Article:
THE issue of training for youth and community education has become something of a hot potato. A consortium of organisations in England, Wales, Scotland and Northern Ireland has put forward proposals to the Government for a new national training organisation.
But the blueprint has had a tough reception and some in the sector now have doubts as to whether the new body will ever see the light of day.
The partnership which produced the proposals is said to have been an uneasy one and the plans have had to be rewritten.
The latest 69-page draft was submitted to ministers earlier this year, but the Department for Education and Employment has raised questions about the structure of the proposed body.
The consortium is called Paulo - named after Paulo Freire, a Roman Catholic Marxist and liberation philosopher who helped transform community education in Mexico.
Partners include the National Youth Agency, the National Institute of Adult Continuing Learning, Community Learning Scotland, the Wales Youth Agency and the Youth Council for Northern Ireland.
In April, Tom Wylie, chief executive of the NYA, spoke of the need to build up occupational standards and an agreed set of qualifications. "It is there to some extent but it is not robust," he said.
But some critics argue that this is a group of quangos trying to impose training standards from above in a sector wedded to a grassroots approach to training. They see the existing system, where employers, unions, managers and field workers jointly agree guidelines and endorse training proposals, as already effective.
Doug Nicholls, general secretary of the Community and Youth Workers Union, said: "This was a sector that had a highly-developed equivalent of a national training organisation already. We don't need to waste money and reinvent wheels. The wheel we have is very cost-effective."
Furthermore, he said: "The main stakeholders in the field, the main organisations of the employers and staff, have had nothing to do with the formulation of this and are not party to it. They have no place and weren't even consulted about the final structure before it went in."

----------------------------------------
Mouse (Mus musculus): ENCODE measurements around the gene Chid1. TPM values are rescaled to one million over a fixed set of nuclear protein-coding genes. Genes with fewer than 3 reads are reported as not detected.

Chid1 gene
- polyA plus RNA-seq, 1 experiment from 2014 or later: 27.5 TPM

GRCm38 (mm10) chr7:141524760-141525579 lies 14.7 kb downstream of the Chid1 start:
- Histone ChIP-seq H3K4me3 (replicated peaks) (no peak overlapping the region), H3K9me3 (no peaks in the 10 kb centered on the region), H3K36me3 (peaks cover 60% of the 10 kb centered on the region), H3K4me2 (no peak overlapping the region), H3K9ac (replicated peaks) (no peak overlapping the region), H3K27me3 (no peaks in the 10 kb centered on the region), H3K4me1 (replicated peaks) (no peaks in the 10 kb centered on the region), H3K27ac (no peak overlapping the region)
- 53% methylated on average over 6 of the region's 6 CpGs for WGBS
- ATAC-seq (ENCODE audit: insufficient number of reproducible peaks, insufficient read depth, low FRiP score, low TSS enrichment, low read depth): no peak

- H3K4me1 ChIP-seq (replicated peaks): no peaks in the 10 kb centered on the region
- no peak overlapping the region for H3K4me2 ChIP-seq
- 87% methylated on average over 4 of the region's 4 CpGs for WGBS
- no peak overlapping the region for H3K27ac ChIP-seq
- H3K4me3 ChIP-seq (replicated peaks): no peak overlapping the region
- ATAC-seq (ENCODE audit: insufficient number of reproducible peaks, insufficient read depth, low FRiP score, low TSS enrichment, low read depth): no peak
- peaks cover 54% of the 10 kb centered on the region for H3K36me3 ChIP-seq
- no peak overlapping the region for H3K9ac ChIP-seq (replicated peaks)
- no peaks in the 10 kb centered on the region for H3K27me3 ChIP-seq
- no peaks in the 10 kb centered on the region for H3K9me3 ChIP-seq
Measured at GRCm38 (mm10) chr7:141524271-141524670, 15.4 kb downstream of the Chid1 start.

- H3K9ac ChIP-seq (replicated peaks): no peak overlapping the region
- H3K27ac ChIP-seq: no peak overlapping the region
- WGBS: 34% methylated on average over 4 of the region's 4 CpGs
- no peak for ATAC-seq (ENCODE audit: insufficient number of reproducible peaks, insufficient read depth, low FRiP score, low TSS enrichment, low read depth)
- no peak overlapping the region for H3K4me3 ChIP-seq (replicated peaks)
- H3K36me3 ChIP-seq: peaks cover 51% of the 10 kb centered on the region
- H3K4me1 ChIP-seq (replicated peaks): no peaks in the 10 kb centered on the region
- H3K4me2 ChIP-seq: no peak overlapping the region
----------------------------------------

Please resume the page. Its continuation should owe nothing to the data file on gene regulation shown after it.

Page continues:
Alan Smith, chairman of the Community and Youth Work Training Agencies Group, said the consortium has at times been "a very uncomfortable marriage".
"As a profession we would always try and reflect a bottom-up approach," he said, with "the grassroots having a significant impact on developments. The whole development of Paulo has been top-down".
He said there were doubts whetherthe plans for a national training organisation would succeed. "I think there's a sense that it may not make it. It may not have done enough to identify what the sector is.
"I think we've got a problem if we're the only people who are not changing, but I'm not entirely comfortable with the direction from which it has been imposed. Had they been more open to discussion with the people who are delivering training, it may have gone a different way.
"Because we as a body meet regularly and there are endorsement processes that are externally monitored and managed, I think there has always been a sense that we're doing the best we can with what we've got - but we could do a bit better. But I think this has been quite a dramatic overhaul and not necessarily one that's been led from the source of the most knowledge."
Pat Ledwith, head of youth work training and regional development for the National Youth Agency, admitted that the Paulo proposals had had an "extremely difficult" ride. But she denied a lack of consultation and claims that they were reinventing the wheel.
"Certainly one of the things that Paulo will do is to build on the good practice that already exists. It is not going to invent new systems where perfectly adequate systems already exist. And that's clearly outlined in the bid.
"What we have at the moment is a small group of people working on behalf of the wider field to try and put it into place and set up the legal systems that are required. Once those are in place, wider membership will be sought.
"The whole training agenda for most occupations is changing. There are lots of developments around, and youth and community work needs to keep pace,"